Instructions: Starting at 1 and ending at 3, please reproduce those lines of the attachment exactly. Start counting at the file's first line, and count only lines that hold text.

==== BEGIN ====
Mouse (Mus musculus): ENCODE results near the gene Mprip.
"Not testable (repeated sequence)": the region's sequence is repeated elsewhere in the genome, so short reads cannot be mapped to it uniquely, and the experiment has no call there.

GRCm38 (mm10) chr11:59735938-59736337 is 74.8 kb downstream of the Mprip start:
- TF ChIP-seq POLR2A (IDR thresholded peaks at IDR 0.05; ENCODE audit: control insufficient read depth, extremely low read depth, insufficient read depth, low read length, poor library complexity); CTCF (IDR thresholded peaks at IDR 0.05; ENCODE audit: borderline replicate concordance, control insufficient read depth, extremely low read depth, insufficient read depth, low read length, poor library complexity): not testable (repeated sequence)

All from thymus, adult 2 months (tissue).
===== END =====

Mouse (Mus musculus): ENCODE results near the gene Mprip.
"Not testable (repeated sequence)": the region's sequence is repeated elsewhere in the genome, so short reads cannot be mapped to it uniquely, and the experiment has no call there.

GRCm38 (mm10) chr11:59735938-59736337 is 74.8 kb downstream of the Mprip start: